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Ecuador: Local communities oppose country's largest copper mine funded by Chinese firm

Author: Ning Hui, China Dialogue, Published on: 19 July 2019

“Few options left for local communities opposing Ecuador’s largest copper mine”, 8 July 2019

The Mirador copper mine has pitted locals against the government and a Chinese mining company they say failed to consult them and forcibly evicted them…

… This large mine [Mirador copper mine] has ore reserves of 660 million tonnes and has been operated by Tongguan since 2010…

After three rounds of evictions, 136 people from 32 households in San Marcos [near Mirador] were forced to leave...

… lawyer Mario Melo Cevallos has been following the Mirador mine and representing the Kichwa in their human rights lawsuits. He complains that “the government approved the Mirador project without ever listening to social or environmental concerns”.

… The mine’s environmental impact has seen the greatest criticism. The Condor Range isn’t just a huge store of copper, it’s also incredibly rich in biodiversity…

… Lawyer Mario Melo Cevallos… [said] “Since 2013 those opposing the mine for various reasons have brought at least six lawsuits.”

Those lawsuits have complained of infringements of the rights of nature, of the murder of indigenous leaders, of infringement of community housing rights, and of the failure to allow indigenous people their right to free and prior consent. Subsequent lawsuits have attempted to address environmental destruction, to use constitutional protections against the tailings pond, and to use administrative processes to void existing environmental permits.

But so far, the cases against the mines – brought variously by local officials, indigenous community groups, individuals, environmental groups and scientists – have all been lost…

Tongguan maintains it did nothing wrong in the San Marcos evictions. “They’re always complaining about San Marcos, saying it was forced eviction and using it as a weapon against us,” says Zhu [community relations manager since 2013 for Tongguan]...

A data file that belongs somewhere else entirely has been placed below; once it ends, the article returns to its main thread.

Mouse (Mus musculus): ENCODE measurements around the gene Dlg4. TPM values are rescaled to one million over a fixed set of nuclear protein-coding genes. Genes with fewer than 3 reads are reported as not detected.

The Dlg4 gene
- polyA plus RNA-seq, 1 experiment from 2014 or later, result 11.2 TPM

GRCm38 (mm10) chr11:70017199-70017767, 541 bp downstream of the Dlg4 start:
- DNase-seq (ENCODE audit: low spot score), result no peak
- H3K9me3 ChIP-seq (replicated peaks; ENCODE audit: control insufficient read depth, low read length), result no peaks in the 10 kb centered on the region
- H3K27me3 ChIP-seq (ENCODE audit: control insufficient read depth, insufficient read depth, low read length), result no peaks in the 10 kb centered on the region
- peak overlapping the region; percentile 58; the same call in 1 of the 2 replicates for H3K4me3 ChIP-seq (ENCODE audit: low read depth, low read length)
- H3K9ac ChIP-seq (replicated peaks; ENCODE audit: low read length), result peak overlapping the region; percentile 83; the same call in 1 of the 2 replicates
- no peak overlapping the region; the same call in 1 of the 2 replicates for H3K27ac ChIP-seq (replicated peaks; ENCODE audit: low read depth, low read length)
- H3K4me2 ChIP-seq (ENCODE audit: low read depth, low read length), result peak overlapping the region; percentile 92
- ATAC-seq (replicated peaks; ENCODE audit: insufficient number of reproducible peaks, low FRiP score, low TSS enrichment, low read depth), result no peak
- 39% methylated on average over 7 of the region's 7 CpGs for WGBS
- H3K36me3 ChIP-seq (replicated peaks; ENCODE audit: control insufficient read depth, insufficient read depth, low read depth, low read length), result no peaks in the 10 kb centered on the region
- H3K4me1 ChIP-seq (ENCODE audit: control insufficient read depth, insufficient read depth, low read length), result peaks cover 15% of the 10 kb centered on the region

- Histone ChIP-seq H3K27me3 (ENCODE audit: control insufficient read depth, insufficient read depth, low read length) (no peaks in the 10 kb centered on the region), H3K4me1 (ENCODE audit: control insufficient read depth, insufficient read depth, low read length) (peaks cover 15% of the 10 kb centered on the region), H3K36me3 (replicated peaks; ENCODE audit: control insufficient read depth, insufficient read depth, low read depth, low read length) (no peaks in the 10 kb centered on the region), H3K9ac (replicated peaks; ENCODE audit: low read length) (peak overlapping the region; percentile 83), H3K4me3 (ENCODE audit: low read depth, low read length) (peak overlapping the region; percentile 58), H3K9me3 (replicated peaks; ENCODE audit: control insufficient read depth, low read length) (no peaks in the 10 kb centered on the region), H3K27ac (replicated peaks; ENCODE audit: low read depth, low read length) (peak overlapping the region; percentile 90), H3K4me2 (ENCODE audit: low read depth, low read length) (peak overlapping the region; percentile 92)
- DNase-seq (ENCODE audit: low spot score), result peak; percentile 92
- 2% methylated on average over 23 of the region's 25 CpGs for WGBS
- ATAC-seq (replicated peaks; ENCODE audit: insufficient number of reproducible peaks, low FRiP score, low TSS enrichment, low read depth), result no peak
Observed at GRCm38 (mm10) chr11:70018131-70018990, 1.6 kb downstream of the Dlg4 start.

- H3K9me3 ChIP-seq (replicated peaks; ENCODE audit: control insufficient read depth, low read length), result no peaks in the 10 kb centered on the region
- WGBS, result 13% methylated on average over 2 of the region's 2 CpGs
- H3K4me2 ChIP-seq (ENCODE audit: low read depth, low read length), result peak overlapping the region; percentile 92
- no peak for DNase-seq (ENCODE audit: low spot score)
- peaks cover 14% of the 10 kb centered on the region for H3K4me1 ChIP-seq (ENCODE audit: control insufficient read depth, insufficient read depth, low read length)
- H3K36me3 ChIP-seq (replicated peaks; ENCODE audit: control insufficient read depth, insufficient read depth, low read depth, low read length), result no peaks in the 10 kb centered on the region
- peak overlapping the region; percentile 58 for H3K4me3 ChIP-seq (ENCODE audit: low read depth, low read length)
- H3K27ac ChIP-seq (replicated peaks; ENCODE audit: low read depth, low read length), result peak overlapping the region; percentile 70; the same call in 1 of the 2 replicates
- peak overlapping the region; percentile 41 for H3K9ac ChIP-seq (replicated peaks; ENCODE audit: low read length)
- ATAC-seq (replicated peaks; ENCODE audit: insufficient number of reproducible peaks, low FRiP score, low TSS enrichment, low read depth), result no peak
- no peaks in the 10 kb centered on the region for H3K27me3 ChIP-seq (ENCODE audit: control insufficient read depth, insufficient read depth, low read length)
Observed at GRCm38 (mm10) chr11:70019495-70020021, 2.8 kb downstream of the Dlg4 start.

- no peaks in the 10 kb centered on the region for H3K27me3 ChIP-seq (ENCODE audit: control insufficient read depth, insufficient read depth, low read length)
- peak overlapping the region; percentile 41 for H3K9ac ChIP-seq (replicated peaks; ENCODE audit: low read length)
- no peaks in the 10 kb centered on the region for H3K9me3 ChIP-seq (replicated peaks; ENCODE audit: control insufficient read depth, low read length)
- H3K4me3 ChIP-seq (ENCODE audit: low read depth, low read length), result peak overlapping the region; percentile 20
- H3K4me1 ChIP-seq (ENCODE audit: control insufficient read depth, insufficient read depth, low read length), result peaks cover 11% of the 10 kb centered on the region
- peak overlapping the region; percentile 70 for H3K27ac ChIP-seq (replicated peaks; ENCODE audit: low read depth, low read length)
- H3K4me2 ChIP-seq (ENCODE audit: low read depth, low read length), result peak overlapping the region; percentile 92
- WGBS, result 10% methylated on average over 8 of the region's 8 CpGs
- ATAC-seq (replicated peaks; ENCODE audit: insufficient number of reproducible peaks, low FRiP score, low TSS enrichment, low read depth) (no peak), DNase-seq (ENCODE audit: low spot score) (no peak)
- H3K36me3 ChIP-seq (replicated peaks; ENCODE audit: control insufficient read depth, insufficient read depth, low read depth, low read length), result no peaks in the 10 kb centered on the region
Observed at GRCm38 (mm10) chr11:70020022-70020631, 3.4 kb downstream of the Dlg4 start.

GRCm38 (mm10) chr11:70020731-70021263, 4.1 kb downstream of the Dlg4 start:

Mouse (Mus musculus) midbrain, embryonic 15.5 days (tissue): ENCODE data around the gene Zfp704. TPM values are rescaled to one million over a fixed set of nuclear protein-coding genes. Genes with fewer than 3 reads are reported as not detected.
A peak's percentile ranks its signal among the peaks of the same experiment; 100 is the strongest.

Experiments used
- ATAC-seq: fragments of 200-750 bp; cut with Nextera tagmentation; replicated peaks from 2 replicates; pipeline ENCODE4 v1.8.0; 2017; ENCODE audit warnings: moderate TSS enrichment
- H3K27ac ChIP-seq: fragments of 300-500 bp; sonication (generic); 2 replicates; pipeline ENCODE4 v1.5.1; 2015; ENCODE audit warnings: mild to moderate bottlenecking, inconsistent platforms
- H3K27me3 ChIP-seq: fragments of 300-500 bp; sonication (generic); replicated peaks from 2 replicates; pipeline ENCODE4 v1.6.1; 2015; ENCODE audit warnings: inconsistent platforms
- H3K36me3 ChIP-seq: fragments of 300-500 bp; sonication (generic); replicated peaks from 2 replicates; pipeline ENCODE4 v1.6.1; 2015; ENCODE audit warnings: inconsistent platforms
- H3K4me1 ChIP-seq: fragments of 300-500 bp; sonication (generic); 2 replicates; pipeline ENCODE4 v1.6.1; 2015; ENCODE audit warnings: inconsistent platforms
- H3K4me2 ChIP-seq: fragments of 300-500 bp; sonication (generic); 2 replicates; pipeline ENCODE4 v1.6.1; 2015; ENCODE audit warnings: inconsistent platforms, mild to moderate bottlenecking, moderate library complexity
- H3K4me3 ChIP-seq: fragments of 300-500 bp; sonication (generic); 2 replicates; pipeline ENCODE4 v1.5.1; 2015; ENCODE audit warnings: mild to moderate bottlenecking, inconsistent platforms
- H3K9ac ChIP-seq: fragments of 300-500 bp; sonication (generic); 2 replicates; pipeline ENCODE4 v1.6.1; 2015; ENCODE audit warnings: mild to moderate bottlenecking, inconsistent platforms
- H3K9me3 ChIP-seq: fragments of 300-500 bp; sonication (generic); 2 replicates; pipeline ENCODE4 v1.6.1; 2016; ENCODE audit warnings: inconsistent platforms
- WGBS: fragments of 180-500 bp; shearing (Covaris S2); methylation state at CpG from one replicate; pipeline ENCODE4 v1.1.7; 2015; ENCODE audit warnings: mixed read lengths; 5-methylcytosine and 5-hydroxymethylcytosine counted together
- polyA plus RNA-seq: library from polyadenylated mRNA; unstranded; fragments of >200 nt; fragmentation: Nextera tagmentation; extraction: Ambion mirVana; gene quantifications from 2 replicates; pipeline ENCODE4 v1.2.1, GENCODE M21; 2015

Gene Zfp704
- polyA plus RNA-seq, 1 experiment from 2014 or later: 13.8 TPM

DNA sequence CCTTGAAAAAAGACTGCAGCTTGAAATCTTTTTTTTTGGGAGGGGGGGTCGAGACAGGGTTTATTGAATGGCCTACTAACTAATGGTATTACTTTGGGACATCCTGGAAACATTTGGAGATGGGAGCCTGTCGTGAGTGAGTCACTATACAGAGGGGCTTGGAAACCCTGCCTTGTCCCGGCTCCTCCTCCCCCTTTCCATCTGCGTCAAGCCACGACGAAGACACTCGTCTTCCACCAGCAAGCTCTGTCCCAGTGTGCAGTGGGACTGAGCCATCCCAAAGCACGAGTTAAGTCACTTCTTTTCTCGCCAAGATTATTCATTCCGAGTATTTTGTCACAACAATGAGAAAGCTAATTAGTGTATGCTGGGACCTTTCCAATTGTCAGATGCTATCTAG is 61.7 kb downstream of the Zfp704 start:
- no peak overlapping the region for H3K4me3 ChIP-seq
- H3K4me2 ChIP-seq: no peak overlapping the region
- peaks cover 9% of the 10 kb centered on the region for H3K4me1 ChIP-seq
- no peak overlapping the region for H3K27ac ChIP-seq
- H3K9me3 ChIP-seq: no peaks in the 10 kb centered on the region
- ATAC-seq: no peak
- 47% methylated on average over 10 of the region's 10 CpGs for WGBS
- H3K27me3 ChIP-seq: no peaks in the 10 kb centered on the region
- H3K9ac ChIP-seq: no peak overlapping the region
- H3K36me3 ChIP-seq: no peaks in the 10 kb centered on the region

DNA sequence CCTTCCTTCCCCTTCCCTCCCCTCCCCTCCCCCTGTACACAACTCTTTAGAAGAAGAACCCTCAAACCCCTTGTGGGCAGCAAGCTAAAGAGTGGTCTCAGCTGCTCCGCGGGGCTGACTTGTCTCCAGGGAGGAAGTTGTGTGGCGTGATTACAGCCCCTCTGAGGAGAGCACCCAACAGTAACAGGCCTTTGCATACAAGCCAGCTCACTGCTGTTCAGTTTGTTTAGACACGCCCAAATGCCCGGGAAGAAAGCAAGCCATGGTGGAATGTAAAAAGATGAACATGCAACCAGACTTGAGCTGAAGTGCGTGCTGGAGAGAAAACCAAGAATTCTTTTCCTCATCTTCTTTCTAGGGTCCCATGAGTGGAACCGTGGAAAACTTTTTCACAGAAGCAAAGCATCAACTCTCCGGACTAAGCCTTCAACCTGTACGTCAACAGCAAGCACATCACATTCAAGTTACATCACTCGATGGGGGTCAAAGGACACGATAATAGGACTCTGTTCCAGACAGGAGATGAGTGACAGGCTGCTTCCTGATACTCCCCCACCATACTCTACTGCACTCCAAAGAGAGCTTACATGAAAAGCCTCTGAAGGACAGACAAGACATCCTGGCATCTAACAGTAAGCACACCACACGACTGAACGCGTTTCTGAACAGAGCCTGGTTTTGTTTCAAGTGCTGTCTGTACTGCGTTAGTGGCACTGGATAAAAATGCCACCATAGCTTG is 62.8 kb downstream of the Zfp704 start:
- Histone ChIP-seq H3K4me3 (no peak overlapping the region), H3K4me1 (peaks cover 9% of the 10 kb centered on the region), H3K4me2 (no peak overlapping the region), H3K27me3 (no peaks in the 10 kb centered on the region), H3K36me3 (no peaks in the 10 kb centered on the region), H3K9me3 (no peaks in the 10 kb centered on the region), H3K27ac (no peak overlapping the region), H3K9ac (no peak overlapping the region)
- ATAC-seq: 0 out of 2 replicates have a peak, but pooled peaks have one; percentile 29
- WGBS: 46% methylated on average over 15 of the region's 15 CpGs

It is not rare for Chinese mining firms to encounter sustained opposition from indigenous communities. Li Ai, a policy specialist with Greenpeace... says: “Chinese firms often become the front line of interactions between local communities and various interest groups in the host nation.”…

According to Li Ai: “The direct economic benefits to local communities from oil and mining investments are tiny, but indigenous communities bear the brunt of environmental and other consequences. Wastewater flows into rivers, rainforests are destroyed, biodiversity is damaged, land is appropriated, and locals relocated. For the indigenous people, someone is walking into their home and destroying things they treasure.”…

In November 2018, Luis [chairman of the Amazonian Community of the Cóndor Mirador Mountain Range] travelled to Geneva to describe the Mirador case at a review of China’s human rights record at the UN Human Rights Council. The UN report on that review... contains China’s response. China undertook to: “Promote measures that ensure that development and infrastructure projects inside and outside its territory are fully consistent with human rights and respect the environment and the sustainability of natural resources, in line with applicable national and international law and the commitments of the 2030 Agenda for Sustainable Development.”… [Also refers to Junefield Mineral Resources and the Hunan Gold Corporation, the China Aluminium Corporation, Zijin Mining, Tongling Nonferrous Metals Group, China Railway Construction Corporation, EcuaCorriente S.A., Corriente Resources]

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Related companies: China Aluminium Corporation (Chinalco) China Minmetals China Nonferrous Metal Mining China Railway Construction Corriente Resources (joint venture Tongling Nonferrous Metals, China Railway Construction Corporation & CRCC-Tongguan Investment) Junefield Mining Resources Zijin